Penalties: Introduction: Two Types of Penalty Offences
Every offence that attracts a penalty falls into one of two types; Failure or Error. The distinction is important because each type has its own conditions.
(i) Failure offences
The most common examples here are
- failure to notify liability - e.g. TMA70/S7(8); FA98/SCH18/PARA2; FA08/SCH41/PARA6
- failure to deliver a return, by the filing date, or at all - e.g. TMA70/S93; FA98/SCH18/PARA17 and 18
- failure to comply with an information notice - e.g. TMA70/S97AA; FA98/SCH18/PARA29; TMA70/S98(1); FA08/SCH36/PARA39, 40 and 50.
All failure penalties can be successfully appealed (or not imposed in the first place) if the taxpayer can demonstrate that they
- had a reasonable excuse for the failure and
- remedied the failure without unreasonable delay after the excuse had ended.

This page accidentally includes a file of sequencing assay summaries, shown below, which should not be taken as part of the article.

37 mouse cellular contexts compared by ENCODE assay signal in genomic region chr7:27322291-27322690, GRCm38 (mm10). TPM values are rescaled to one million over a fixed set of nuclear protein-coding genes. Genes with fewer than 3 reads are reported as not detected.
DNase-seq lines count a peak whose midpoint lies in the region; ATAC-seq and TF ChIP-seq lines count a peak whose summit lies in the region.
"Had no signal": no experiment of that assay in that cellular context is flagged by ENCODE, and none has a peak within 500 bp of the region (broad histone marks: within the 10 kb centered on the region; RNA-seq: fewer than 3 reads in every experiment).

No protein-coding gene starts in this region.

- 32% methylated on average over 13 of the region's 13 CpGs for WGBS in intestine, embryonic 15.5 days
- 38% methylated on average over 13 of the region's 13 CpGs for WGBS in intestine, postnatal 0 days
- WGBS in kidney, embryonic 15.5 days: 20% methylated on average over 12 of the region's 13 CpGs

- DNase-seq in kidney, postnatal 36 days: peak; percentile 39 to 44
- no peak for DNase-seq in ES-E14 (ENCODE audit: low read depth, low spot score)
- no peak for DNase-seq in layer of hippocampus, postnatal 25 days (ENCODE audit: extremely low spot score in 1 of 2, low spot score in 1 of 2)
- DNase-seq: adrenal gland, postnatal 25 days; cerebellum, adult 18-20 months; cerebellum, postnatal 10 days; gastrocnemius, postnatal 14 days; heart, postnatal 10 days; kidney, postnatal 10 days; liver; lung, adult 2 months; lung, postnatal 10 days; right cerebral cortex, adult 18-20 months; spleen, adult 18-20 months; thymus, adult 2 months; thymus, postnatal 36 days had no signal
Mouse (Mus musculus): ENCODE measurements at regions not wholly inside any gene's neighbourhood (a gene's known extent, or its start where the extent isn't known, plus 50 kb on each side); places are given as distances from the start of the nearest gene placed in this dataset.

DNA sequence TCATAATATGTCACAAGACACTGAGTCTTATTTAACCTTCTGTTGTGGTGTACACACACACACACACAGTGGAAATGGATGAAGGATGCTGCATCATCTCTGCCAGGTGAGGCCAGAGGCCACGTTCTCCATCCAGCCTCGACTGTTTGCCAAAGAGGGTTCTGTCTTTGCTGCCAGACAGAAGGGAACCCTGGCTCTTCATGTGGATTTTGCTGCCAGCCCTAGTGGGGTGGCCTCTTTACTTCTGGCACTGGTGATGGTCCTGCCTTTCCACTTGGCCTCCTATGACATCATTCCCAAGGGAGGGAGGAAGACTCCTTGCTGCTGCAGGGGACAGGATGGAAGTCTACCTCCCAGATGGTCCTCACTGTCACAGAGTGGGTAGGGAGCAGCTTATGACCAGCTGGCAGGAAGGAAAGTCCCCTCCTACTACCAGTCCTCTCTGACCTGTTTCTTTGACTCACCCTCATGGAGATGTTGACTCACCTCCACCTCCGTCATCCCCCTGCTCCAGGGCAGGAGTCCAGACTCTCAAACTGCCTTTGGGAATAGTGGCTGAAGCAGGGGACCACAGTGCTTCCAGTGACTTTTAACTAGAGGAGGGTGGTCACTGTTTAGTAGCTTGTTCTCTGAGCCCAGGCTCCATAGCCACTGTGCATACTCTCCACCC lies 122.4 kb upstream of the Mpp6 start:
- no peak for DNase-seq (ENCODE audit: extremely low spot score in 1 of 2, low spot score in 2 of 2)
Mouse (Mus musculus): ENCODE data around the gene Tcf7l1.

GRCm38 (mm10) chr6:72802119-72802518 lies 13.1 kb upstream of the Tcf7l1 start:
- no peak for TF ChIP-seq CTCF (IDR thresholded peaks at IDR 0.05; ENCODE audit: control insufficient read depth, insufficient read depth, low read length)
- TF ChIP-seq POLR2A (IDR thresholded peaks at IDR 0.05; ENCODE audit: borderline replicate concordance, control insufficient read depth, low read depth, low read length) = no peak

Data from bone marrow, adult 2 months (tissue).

(ii) Error offences
The most common example here is
- Fraudulently or negligently delivering an incorrect return - e.g. TMA70/S95; FA98/SCH18/PARA20.
Simply delivering an incorrect return does not incur a penalty.
All error penalties require that the taxpayer committed the error fraudulently or negligently.
Fraud involves a deliberate intent to deceive. Negligence on the other hand does not imply any deliberate intent: it is simply a lack of reasonable care. However, the taxpayer has to have been negligent; negligence by an agent, alone, does not bring the taxpayer an error penalty.
This summary of error offences and the guidance at EM4800-4830 inclusive does not apply where the error (inaccuracy) is in a return or other document that
- relates to a tax period beginning on or after 1 April 2008, and
- has a filing date on or after 1 April 2009.
This is because Schedule 24 FA 2007 introduces a new penalty framework for inaccuracies in returns or other documents. You will find guidance on the Schedule 24 penalties in the Compliance Handbook at CH80000+ and CH400000+